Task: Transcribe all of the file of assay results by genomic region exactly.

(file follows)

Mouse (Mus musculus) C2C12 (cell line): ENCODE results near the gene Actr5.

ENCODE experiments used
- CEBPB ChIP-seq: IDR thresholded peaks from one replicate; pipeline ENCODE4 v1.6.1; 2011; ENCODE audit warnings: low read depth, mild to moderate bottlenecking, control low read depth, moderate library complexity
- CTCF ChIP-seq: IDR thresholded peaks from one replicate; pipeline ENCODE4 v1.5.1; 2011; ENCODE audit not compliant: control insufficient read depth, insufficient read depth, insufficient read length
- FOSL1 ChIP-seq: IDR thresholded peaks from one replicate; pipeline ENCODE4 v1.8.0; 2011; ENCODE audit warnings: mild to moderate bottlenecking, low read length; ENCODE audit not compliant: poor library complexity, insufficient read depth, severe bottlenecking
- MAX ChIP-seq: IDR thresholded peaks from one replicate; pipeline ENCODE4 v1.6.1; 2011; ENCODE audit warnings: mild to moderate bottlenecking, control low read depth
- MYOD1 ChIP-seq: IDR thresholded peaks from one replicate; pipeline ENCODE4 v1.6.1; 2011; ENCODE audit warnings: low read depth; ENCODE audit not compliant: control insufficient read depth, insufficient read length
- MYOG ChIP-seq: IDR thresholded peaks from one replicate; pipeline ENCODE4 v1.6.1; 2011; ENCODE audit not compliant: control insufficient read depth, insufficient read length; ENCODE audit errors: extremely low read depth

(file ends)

Mouse (Mus musculus) C2C12 (cell line): ENCODE results near the gene Actr5.

ENCODE experiments used
- CEBPB ChIP-seq: IDR thresholded peaks from one replicate; pipeline ENCODE4 v1.6.1; 2011; ENCODE audit warnings: low read depth, mild to moderate bottlenecking, control low read depth, moderate library complexity
- CTCF ChIP-seq: IDR thresholded peaks from one replicate; pipeline ENCODE4 v1.5.1; 2011; ENCODE audit not compliant: control insufficient read depth, insufficient read depth, insufficient read length
- FOSL1 ChIP-seq: IDR thresholded peaks from one replicate; pipeline ENCODE4 v1.8.0; 2011; ENCODE audit warnings: mild to moderate bottlenecking, low read length; ENCODE audit not compliant: poor library complexity, insufficient read depth, severe bottlenecking
- MAX ChIP-seq: IDR thresholded peaks from one replicate; pipeline ENCODE4 v1.6.1; 2011; ENCODE audit warnings: mild to moderate bottlenecking, control low read depth
- MYOD1 ChIP-seq: IDR thresholded peaks from one replicate; pipeline ENCODE4 v1.6.1; 2011; ENCODE audit warnings: low read depth; ENCODE audit not compliant: control insufficient read depth, insufficient read length
- MYOG ChIP-seq: IDR thresholded peaks from one replicate; pipeline ENCODE4 v1.6.1; 2011; ENCODE audit not compliant: control insufficient read depth, insufficient read length; ENCODE audit errors: extremely low read depth